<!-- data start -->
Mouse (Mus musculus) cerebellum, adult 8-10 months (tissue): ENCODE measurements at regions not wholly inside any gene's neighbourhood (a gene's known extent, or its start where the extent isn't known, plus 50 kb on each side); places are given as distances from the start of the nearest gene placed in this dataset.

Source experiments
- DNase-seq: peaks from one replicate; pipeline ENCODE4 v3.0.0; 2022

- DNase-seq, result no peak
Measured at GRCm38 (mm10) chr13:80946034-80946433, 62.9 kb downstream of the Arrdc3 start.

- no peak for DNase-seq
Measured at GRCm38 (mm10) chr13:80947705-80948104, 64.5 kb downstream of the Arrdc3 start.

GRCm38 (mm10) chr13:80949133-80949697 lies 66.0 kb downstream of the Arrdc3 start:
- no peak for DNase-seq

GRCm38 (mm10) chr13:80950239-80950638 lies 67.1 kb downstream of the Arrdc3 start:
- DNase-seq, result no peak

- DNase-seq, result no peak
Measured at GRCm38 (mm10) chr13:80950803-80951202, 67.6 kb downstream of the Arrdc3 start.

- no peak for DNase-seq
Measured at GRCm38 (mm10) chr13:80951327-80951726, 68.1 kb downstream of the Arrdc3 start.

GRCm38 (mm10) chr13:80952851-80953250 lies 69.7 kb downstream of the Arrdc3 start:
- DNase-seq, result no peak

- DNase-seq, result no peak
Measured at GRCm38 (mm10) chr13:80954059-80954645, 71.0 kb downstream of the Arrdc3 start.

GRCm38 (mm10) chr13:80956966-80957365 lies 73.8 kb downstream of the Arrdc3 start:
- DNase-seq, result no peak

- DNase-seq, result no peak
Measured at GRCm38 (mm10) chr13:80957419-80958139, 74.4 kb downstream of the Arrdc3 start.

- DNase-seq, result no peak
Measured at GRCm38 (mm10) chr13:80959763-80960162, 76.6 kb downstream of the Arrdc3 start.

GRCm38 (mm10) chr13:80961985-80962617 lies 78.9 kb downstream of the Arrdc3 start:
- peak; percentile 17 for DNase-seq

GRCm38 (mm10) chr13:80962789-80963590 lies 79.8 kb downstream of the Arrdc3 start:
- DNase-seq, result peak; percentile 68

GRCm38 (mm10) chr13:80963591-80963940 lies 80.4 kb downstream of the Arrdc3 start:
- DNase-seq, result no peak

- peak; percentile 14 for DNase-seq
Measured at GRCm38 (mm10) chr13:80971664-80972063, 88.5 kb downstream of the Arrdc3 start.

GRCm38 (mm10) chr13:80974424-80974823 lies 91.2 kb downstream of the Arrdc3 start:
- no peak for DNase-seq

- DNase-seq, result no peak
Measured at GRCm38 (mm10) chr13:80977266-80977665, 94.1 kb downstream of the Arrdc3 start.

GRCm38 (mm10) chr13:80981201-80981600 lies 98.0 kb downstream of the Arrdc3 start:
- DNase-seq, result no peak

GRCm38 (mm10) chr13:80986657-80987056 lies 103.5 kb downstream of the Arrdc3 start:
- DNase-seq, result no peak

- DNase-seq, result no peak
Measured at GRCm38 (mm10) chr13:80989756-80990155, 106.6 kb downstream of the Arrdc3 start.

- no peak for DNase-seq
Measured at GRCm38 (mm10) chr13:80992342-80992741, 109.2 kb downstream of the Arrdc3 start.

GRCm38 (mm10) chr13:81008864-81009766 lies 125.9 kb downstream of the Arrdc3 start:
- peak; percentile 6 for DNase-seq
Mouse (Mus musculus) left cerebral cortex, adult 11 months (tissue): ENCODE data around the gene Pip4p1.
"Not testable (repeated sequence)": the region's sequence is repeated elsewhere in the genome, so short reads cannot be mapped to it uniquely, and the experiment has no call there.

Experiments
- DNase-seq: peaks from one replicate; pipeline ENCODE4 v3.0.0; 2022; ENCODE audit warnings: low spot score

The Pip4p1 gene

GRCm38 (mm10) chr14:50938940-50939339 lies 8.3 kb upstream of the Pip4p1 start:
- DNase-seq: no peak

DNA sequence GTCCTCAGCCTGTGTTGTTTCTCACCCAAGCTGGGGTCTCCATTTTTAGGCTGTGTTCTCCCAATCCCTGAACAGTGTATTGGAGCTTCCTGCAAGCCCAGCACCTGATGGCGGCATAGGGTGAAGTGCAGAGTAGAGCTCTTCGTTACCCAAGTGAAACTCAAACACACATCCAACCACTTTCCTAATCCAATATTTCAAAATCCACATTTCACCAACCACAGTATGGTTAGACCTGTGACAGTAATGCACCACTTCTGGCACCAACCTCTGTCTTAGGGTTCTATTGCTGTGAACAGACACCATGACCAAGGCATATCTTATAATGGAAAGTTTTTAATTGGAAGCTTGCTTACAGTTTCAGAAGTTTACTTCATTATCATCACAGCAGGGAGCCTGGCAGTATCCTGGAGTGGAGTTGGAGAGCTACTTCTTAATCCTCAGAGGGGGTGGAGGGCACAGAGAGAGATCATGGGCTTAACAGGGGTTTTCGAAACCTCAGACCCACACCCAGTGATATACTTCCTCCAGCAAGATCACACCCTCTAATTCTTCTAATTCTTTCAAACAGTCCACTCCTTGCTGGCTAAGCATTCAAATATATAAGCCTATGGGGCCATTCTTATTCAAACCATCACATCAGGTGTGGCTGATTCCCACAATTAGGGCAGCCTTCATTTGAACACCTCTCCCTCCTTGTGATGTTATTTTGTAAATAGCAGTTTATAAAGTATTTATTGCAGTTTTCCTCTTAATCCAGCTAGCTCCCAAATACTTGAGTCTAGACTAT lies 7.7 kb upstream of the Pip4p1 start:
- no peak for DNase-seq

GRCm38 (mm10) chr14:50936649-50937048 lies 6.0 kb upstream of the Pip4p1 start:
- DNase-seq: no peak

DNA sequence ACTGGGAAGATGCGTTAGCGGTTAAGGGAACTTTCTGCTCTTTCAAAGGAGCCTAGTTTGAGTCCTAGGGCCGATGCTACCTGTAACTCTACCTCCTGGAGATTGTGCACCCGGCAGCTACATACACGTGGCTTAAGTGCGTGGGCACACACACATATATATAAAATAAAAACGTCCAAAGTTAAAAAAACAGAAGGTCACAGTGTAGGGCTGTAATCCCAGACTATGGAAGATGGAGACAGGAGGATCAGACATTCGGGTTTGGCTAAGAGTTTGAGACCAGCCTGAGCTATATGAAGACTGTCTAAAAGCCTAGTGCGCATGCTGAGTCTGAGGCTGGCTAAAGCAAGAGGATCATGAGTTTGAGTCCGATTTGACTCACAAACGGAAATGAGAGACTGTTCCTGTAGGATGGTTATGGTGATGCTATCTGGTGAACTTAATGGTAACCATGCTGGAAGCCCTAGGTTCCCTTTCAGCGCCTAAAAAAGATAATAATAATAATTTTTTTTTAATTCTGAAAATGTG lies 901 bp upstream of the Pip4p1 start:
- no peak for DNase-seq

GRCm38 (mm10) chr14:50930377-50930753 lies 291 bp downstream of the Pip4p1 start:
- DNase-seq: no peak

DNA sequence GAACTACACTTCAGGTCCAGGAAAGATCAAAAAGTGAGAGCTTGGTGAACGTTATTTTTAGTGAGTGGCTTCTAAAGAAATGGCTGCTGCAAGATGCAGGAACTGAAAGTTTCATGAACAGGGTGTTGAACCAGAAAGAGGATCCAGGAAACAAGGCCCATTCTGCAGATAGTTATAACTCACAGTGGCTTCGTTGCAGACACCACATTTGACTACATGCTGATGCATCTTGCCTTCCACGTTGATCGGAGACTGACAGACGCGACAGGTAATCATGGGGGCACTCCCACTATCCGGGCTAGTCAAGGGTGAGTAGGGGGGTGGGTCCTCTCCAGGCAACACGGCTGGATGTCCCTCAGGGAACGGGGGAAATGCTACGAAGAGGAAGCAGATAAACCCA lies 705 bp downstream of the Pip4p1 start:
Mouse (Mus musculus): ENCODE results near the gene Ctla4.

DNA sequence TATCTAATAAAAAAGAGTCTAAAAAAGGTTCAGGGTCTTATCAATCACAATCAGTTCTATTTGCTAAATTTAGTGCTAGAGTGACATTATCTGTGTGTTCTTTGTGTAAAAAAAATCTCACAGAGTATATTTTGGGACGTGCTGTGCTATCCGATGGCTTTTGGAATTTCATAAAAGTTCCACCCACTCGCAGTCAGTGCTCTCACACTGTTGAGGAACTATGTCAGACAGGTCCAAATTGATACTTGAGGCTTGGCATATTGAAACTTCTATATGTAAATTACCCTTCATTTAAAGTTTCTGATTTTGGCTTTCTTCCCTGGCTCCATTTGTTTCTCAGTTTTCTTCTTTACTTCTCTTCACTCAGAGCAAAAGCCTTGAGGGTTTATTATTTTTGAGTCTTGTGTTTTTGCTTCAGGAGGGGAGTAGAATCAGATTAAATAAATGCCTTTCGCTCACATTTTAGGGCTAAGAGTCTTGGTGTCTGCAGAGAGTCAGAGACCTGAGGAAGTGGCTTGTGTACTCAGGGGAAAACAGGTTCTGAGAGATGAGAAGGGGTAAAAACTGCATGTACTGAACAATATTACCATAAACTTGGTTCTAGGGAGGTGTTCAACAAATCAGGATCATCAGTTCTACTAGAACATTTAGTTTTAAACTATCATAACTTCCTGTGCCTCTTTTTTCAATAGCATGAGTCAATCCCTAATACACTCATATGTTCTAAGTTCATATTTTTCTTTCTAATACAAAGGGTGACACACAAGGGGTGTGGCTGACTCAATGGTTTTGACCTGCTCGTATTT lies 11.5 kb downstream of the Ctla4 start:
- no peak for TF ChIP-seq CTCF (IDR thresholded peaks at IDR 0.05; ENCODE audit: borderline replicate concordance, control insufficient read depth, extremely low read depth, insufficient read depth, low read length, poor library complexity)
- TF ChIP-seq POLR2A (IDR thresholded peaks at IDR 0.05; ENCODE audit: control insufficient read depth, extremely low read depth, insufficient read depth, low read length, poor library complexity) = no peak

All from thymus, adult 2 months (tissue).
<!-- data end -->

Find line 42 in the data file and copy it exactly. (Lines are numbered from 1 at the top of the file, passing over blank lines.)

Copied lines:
- DNase-seq, result no peak